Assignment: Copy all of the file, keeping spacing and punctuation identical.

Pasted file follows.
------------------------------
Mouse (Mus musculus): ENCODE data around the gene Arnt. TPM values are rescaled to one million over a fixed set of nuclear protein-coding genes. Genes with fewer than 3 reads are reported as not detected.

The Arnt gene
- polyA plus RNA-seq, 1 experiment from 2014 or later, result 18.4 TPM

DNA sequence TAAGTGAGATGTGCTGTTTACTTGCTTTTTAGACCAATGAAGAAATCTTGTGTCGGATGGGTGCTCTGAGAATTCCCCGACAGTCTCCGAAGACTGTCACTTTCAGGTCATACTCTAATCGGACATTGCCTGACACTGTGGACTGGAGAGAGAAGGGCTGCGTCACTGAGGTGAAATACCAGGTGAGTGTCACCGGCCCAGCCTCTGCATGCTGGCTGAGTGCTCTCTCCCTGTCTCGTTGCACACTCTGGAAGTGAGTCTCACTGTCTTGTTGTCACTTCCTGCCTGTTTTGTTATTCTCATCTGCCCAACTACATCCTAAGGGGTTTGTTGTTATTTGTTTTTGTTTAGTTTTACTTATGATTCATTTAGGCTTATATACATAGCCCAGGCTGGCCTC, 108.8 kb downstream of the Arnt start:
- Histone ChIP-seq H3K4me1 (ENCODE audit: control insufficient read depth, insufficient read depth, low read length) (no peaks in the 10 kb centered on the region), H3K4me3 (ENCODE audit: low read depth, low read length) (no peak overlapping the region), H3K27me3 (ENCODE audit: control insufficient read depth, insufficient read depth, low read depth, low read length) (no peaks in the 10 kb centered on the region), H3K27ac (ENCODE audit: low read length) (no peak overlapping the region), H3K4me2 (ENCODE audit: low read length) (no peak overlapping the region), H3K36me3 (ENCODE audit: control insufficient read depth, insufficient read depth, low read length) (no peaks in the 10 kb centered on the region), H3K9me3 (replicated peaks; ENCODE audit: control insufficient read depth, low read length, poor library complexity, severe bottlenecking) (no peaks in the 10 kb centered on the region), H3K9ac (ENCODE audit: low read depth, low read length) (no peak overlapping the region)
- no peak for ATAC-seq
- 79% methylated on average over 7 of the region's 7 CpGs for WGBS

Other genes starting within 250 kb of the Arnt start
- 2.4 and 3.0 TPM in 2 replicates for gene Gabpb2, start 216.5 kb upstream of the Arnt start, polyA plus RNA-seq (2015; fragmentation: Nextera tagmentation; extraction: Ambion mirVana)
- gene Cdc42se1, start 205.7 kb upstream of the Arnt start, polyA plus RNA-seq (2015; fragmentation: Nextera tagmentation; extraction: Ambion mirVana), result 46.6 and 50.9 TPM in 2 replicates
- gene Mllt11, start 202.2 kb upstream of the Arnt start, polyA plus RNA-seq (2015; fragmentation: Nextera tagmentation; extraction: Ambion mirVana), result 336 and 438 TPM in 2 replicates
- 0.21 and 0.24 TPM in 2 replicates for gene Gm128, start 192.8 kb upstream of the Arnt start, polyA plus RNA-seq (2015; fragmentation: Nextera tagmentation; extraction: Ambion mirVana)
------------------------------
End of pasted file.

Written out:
Mouse (Mus musculus): ENCODE data around the gene Arnt. TPM values are rescaled to one million over a fixed set of nuclear protein-coding genes. Genes with fewer than 3 reads are reported as not detected.

The Arnt gene
- polyA plus RNA-seq, 1 experiment from 2014 or later, result 18.4 TPM

DNA sequence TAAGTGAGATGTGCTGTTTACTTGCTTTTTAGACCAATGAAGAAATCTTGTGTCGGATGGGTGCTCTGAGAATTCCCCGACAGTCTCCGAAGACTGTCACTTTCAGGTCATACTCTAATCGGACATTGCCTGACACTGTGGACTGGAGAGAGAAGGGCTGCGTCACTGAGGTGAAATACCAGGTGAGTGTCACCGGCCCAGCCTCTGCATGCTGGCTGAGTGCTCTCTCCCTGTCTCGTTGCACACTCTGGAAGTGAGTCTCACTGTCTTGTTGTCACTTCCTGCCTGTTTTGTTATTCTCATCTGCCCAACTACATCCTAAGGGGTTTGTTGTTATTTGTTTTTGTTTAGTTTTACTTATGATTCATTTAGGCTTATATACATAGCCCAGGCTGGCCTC, 108.8 kb downstream of the Arnt start:
- Histone ChIP-seq H3K4me1 (ENCODE audit: control insufficient read depth, insufficient read depth, low read length) (no peaks in the 10 kb centered on the region), H3K4me3 (ENCODE audit: low read depth, low read length) (no peak overlapping the region), H3K27me3 (ENCODE audit: control insufficient read depth, insufficient read depth, low read depth, low read length) (no peaks in the 10 kb centered on the region), H3K27ac (ENCODE audit: low read length) (no peak overlapping the region), H3K4me2 (ENCODE audit: low read length) (no peak overlapping the region), H3K36me3 (ENCODE audit: control insufficient read depth, insufficient read depth, low read length) (no peaks in the 10 kb centered on the region), H3K9me3 (replicated peaks; ENCODE audit: control insufficient read depth, low read length, poor library complexity, severe bottlenecking) (no peaks in the 10 kb centered on the region), H3K9ac (ENCODE audit: low read depth, low read length) (no peak overlapping the region)
- no peak for ATAC-seq
- 79% methylated on average over 7 of the region's 7 CpGs for WGBS

Other genes starting within 250 kb of the Arnt start
- 2.4 and 3.0 TPM in 2 replicates for gene Gabpb2, start 216.5 kb upstream of the Arnt start, polyA plus RNA-seq (2015; fragmentation: Nextera tagmentation; extraction: Ambion mirVana)
- gene Cdc42se1, start 205.7 kb upstream of the Arnt start, polyA plus RNA-seq (2015; fragmentation: Nextera tagmentation; extraction: Ambion mirVana), result 46.6 and 50.9 TPM in 2 replicates
- gene Mllt11, start 202.2 kb upstream of the Arnt start, polyA plus RNA-seq (2015; fragmentation: Nextera tagmentation; extraction: Ambion mirVana), result 336 and 438 TPM in 2 replicates
- 0.21 and 0.24 TPM in 2 replicates for gene Gm128, start 192.8 kb upstream of the Arnt start, polyA plus RNA-seq (2015; fragmentation: Nextera tagmentation; extraction: Ambion mirVana)